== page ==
Varosha, or Maraş in Turkish, an abandoned district of the ancient city of Famagusta, has resembled a ghost town since 1974. In the past, it served as a popular tourist destination with its crystal clear waters and glamorous casinos; however, the town became a no man’s land after it was abandoned some 46 years.
Now the Turkish Republic of Northern Cyprus (TRNC) has decided to reopen parts of the town's beachfront and the main street, Democracy Road, to the public.
Greece has opposed this move and Greek Cypriots said they would file a recourse to the United Nations Security Council (UNSC).
I interviewed TRNC Prime Minister Ersin Tatar after his return from Ankara. He said that his government does not aim to confiscate any buildings that belong to Greek Cypriots. The land is on the Turkish side, but the buildings on it belong mostly to the Greeks. Tatar stressed that a commission has been organized to work on the identification of the properties, and there will be options for the owners. He also added that the decisions of the commission can be appealed at the European Court of Human Rights (ECtHR).
I should also point out that Varosha was offered to Greek Cypriots in the Annan Plan, which Turkish Cypriots approved, but they rejected it. Thus, the fenced-off, military-guarded suburb has remained frozen in time for many years. The fact that Varosha's fate is linked to the resolution of the problems on the island has compounded the town's problems.
I believe that dialogue and a commission for a peaceful resolution could be introduced to bring the ghost town back to life. If the said commission functions well, it could pave the way to end the yearslong conflict on the island.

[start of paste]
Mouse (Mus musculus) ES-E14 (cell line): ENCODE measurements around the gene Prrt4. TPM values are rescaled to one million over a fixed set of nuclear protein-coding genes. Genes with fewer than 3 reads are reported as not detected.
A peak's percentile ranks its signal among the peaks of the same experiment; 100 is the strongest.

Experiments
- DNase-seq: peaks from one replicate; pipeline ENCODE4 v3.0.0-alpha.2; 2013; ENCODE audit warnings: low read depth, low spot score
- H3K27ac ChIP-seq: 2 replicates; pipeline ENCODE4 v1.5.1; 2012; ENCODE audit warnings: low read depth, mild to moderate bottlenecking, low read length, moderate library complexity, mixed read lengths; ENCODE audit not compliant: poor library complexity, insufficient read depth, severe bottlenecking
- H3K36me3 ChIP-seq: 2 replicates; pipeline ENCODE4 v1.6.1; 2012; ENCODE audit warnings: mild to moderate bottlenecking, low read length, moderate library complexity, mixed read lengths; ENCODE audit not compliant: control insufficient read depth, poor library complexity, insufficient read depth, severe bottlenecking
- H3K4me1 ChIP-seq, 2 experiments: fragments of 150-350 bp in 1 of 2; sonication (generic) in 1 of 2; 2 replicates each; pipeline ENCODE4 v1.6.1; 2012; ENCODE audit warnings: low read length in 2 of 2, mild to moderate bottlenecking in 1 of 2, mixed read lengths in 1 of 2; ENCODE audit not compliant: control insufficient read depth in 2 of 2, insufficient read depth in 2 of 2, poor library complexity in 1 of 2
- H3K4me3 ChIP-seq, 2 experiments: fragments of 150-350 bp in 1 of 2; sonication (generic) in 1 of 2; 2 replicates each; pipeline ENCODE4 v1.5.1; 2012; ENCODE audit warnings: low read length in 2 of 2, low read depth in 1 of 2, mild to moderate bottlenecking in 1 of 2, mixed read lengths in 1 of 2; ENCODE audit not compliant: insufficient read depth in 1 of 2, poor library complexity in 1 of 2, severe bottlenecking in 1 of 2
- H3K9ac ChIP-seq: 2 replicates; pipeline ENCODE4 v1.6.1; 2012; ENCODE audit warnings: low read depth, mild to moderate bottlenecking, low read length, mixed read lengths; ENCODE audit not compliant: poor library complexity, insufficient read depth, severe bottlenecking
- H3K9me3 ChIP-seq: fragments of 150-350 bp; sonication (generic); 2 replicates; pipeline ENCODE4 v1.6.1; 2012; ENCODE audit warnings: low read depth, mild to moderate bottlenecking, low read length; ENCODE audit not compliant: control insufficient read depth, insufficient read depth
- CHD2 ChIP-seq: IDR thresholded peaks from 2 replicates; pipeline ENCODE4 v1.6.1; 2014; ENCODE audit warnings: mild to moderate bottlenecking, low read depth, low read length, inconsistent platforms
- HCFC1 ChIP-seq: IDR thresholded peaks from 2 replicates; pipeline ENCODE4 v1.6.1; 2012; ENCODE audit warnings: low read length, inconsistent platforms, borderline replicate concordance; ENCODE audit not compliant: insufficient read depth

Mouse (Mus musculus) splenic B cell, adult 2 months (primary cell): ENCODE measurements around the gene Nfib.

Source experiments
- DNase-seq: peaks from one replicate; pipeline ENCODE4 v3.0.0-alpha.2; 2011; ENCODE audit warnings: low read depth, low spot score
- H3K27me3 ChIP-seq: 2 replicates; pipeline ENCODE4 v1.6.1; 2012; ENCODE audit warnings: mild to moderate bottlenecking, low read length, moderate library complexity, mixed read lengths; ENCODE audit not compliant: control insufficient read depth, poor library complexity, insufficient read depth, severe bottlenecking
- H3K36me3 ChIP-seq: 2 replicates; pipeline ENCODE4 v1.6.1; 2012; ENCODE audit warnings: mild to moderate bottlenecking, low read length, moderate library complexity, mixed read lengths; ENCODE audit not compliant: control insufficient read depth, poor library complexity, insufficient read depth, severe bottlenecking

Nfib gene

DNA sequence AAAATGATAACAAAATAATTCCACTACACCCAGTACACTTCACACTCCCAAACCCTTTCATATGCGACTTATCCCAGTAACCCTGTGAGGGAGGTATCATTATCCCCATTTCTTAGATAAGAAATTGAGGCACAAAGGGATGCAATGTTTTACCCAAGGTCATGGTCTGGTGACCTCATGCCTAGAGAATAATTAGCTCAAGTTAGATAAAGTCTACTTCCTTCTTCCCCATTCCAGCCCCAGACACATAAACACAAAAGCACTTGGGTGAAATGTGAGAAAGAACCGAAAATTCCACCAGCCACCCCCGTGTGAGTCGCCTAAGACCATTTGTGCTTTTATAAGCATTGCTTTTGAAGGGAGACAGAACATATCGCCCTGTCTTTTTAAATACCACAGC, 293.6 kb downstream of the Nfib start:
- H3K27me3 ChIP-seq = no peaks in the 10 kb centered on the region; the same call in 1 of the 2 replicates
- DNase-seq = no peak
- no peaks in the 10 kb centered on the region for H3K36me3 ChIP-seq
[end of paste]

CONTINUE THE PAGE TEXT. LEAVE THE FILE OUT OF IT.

Varosha was once an extravagant resort for the rich and famous with over 100 hotels. The Lordos family, a hotel conglomerate that has hotel chains on the Greek side and also in Varosha, has expressed willingness to reopen its hotels.
If this happens, it can also initiate a dialogue between Turks and Greek Cypriots again. The past has been very bitter for them. Politics has pulled them apart. Greek Cypriots changed the constitution in 1963, which deprived Turks of their political rights. There was decadelong interethnic violence targeting Turkish Cypriots, and their lives were in danger.
With Turkey's intervention, the island split and Varosha remained under U.N. surveillance. The city is protected by a 1984 UNSC resolution that says the town can only be resettled by its own inhabitants.
The Turkish Cypriot government also wants the same thing. They want to breathe a new life into the city and give the properties back to their inhabitants. But this cannot be done without dialogue between the two sides. The suspicion and lack of trust can only be overcome through cooperation.
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